Judge David Johnson ain't afraid of no rat monster.
So there's this rat monster. And he's a mean bastard.
The Tokyo Shock brand of Media Blasters has imported yet another crazy helping of Japanese monster mayhem. This time, the perp is a gigantic rat creature, which has ingested some kind of gene-reorganizing backwash from—of course—a top-secret experiment and is on the rampage. Meanwhile, there's a plague running rampant through the surrounding city, and its surge is related to the shadowy experimentation. The only serum to fend off the plague is available through a synthesis of big words from the periodic table and a chunk of the rat monster's DNA. Dispatched to take out the rat monster and retrieve its precious germ-fighting goo is a joint team of Japanese and Japanese-American Special Forces soldiers. But the allegiances are flaky, and before the final standoff with Nezulla, there will be much betrayals and traitorous actions, though, these jerks will meet grisly ends, so, whatever.
And there you have it, all the narrative depth and storytelling wizardry that you can expect from this overseas creature feature. But really, are you surprised that a movie called Nezulla the Rat Monster is light in the "compelling plot" department? Well, you shouldn't. And the question you should be mentally projecting at my writer's voice is "So, what's the quality of the rat monster action?" Sadly, the answer is "not good."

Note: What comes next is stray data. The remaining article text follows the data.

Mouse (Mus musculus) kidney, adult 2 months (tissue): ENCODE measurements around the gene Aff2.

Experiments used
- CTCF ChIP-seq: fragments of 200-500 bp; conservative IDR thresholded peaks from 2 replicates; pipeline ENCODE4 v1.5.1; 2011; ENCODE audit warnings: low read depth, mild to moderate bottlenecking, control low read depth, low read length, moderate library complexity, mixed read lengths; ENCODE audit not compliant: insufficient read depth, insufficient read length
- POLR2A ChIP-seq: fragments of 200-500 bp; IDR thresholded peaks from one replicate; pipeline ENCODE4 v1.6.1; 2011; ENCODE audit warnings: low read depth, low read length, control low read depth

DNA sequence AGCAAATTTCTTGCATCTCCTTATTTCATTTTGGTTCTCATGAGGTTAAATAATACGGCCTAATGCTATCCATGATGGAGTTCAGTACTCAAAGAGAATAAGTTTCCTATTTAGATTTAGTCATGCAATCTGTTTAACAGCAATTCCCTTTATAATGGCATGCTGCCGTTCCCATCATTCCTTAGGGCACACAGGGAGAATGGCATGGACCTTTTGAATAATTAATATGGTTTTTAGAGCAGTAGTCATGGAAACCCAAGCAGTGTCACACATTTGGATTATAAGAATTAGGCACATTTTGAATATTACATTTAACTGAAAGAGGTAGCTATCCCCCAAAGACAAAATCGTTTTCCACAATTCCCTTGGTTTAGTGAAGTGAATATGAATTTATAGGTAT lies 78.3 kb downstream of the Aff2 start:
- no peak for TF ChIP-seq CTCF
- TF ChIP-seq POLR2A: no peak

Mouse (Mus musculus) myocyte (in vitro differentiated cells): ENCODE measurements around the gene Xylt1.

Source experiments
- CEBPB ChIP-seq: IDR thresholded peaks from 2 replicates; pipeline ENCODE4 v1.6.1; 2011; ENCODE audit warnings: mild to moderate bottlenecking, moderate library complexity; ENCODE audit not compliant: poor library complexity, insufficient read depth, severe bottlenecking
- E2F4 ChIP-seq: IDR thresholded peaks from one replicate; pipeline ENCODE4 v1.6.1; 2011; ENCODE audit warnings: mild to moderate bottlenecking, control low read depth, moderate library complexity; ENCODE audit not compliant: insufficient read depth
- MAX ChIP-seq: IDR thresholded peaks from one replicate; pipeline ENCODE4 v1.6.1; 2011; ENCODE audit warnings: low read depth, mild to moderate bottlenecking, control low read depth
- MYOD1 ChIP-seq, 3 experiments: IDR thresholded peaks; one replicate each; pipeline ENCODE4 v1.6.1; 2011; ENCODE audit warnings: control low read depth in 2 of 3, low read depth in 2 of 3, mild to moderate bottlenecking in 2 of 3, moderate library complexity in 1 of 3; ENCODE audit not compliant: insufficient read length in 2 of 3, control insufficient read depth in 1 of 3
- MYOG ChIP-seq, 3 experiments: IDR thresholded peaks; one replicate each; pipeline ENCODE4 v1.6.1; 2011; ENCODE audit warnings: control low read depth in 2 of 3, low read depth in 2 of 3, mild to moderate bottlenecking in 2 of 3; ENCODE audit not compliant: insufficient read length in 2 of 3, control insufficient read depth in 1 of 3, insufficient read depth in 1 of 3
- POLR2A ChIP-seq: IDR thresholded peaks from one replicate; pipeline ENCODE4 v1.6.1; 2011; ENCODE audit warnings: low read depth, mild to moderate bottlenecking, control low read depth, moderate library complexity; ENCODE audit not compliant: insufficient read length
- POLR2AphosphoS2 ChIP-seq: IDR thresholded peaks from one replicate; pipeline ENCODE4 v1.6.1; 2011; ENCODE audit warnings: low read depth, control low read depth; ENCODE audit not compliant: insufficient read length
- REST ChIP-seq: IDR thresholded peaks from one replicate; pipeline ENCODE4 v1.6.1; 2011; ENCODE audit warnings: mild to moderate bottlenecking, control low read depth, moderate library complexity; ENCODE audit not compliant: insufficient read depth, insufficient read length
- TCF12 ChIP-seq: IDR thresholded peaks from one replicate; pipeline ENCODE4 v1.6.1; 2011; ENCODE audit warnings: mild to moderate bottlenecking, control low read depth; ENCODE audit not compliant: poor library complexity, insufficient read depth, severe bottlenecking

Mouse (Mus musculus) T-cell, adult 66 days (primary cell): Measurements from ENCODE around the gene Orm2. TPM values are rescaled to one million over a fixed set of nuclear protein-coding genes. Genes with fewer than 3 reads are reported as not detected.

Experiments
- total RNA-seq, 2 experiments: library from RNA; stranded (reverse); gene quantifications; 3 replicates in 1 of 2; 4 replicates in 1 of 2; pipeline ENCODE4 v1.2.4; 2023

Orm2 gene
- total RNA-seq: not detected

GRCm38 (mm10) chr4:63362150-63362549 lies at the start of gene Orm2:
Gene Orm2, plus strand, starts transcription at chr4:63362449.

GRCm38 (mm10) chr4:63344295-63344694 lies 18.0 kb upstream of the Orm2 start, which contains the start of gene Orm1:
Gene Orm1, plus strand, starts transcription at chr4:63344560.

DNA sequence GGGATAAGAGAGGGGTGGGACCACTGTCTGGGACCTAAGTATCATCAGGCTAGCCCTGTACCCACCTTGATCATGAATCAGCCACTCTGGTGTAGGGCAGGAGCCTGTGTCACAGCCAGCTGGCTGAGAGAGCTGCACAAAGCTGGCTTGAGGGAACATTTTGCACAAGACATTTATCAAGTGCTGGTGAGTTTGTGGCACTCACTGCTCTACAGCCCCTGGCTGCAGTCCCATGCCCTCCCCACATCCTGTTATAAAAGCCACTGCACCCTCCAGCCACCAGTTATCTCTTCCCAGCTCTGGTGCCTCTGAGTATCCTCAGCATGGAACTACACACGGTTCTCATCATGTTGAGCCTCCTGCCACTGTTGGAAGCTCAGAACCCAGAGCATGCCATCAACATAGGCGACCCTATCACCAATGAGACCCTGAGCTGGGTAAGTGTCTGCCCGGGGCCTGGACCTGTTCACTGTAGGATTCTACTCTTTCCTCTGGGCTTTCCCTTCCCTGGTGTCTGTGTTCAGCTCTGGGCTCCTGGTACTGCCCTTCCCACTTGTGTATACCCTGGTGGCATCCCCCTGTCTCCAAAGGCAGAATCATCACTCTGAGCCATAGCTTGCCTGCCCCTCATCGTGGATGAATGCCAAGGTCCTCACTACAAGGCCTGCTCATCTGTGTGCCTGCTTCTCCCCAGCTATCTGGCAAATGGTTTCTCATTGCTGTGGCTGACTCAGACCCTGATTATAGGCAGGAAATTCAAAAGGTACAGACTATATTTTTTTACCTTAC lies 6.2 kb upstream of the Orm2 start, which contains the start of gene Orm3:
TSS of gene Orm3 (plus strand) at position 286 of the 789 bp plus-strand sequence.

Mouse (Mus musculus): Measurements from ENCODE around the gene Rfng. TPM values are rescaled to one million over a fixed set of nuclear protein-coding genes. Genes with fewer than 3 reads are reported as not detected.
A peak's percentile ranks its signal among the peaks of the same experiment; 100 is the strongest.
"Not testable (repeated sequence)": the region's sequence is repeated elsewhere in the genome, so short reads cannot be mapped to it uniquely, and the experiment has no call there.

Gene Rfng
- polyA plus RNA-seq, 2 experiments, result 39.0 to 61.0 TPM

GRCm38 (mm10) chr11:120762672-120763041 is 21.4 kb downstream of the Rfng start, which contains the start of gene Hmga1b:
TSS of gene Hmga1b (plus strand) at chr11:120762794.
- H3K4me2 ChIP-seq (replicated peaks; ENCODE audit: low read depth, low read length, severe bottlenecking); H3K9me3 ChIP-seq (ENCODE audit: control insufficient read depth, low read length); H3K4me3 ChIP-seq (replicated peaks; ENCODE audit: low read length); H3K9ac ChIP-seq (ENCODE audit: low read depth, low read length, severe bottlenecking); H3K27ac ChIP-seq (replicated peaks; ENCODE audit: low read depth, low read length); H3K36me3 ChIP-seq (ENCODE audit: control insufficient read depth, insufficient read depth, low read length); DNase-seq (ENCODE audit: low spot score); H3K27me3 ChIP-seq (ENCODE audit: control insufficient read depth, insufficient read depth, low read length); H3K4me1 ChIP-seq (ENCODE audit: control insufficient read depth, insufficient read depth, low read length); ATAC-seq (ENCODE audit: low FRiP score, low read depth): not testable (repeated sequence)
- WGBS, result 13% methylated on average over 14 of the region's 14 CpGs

Well, that's not entirely fair, because a case can be made that the rat monster mayhem falls snugly into the "so bad it's good" category. We're talking full-on man-in-suit action here, and the lumbering costumed sucker decked out in the unwieldy get-up can do little more than stare into the camera with his goofy mask. Worse, the creature's face is not very fluid, frozen in one expression much like Nancy Pelosi, occasionally stopping to move its tongue or jaw in stuttered puppetry. Nezulla does not make for a fearsome rat monster. He's funny to look at and point at and mock, but for something built to provoke fear, the rat monster is not up to the task.
Another strike against the film is the low amount of screen time for the titular monster. There's an awful lot of talking and a batch of pointless hospital scenes where people just scream a lot about the large sores on their body. Perhaps the filmmakers were going by the Jaws playbook and keeping the monster hidden for most of the runtime, but this tactic backfires: the characters and story are not interesting so it falls to the rat monster and all his gory exploits to carry the day, and his spotty on-screen presence, coupled with the disappointing action when he does appear, leads to 90 minutes of blah.
The attempted subplots—revealed through banter between the soldiers and the doctors—border on the painful, particularly the thread where the leader of the troops forces his subordinate to make a teary promise to deliver his dying words to his son. Sorry, but the emotional impact of the moment is lessened by the fact that you just got your arm bitten off by a grown man in a plastic rat costume. Weirdly, the film thinks it's necessary to keep going, even after the rat monster meets his grisly (and fake-looking) demise, for another 15 minutes that totals to a negative sum in the entertaining column.
Bottom line: it's got a cool name, but the execution and the monster itself fail to live up to the fun schlock that the title Nezulla the Rat Monster implied.
The 1.78:1 video treatment looks fine, though it is non-anamorphic, and that hurts. Sound is 2.0 Japanese with English subtitles. The original trailer and a super-sized 45-minute "making-of" documentary are your extras.
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Scales of Justice
Studio: Media Blasters
• Making-of Documentary
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